Hapkido is a powerful and innovative Korean martial art. Literally translated, the word Hap means coordination or harmony, Ki denotes the essence of power, and Do means the art or the Way.

Hapkido incorporates powerful and precise kicking techniques; fluid and highly effective throwing techniques; and decisive and sharp hand techniques. This concise and practical martial art is the result of a 1300-year pursuit of the Way.

The philosophy of Hapkido stems from three basic principles: The first is non-resistance: yield to your opponent by meeting force with minimum force to deflect and not clash with your opponent's power. The second is circular motion: the use of circular, fluid, flowing movements are emphasized rather than linear movements. The third is the water principle: total penetration of an opponent's defenses through continual attack. Instead of opposing force by force, a Hapkidoist completes his opponent's movement by "accepting his flow of energy as he aims it," and defeats him by "borrowing his own force."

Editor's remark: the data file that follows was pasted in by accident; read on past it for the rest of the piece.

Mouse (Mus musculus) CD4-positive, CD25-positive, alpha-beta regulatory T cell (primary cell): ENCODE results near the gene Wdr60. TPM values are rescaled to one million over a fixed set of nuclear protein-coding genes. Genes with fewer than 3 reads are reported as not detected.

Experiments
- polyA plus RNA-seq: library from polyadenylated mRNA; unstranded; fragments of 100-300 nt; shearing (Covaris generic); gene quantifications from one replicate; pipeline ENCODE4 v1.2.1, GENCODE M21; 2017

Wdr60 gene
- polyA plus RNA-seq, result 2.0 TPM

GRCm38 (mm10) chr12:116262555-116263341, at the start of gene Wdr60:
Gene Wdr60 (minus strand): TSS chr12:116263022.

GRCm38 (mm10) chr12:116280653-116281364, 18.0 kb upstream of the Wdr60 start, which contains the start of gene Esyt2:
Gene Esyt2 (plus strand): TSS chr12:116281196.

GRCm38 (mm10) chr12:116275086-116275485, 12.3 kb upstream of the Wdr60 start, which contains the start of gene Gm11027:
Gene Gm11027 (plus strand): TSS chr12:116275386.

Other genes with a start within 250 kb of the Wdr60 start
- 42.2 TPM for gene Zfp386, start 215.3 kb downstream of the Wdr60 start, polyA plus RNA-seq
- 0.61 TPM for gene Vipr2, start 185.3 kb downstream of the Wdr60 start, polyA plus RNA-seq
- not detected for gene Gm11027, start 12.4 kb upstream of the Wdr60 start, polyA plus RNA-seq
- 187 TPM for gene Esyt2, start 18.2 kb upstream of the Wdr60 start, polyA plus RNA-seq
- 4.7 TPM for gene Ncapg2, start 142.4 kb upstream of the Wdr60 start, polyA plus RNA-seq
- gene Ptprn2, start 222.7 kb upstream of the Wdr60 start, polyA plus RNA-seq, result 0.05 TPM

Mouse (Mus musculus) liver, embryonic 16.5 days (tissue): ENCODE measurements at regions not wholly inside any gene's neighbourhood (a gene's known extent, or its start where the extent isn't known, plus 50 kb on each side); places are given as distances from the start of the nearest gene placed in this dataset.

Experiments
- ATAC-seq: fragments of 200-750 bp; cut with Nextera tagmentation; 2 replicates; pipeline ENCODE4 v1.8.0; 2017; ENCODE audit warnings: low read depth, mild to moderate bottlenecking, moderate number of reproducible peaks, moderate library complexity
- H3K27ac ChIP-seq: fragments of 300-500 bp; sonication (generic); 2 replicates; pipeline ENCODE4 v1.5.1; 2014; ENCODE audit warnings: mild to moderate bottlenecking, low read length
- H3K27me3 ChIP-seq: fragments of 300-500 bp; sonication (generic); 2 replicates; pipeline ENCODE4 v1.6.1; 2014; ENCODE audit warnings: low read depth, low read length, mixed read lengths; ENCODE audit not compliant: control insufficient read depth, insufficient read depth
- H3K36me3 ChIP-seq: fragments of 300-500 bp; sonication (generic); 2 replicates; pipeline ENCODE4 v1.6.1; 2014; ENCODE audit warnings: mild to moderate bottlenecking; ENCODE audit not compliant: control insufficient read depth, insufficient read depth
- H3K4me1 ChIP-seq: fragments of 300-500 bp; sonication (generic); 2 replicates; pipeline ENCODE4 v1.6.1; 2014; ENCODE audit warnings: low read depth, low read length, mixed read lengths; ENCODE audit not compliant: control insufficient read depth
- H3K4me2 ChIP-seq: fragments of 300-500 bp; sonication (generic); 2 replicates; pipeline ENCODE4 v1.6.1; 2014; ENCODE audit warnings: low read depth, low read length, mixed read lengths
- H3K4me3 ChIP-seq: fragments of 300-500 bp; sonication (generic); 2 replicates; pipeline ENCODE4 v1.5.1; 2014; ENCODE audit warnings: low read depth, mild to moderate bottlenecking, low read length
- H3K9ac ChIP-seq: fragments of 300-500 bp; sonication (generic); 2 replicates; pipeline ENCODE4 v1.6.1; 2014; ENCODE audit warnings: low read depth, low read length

A good Hapkido practitioner does not oppose force or give way completely. A Hapkido practitioner is pliable as a spring; he is the complement and not the opposition to his opponent's strength.

The philosophy of Hapkido is based on the symbol of Um and Yang, a pair of mutually complementary and interdependent forces that act continually, without cessation, in the universe. Um and Yang are two inseparable forces of one unceasing interplay of movement. They are conceived of as essentially one, or as two coexisting forces of one indivisible whole.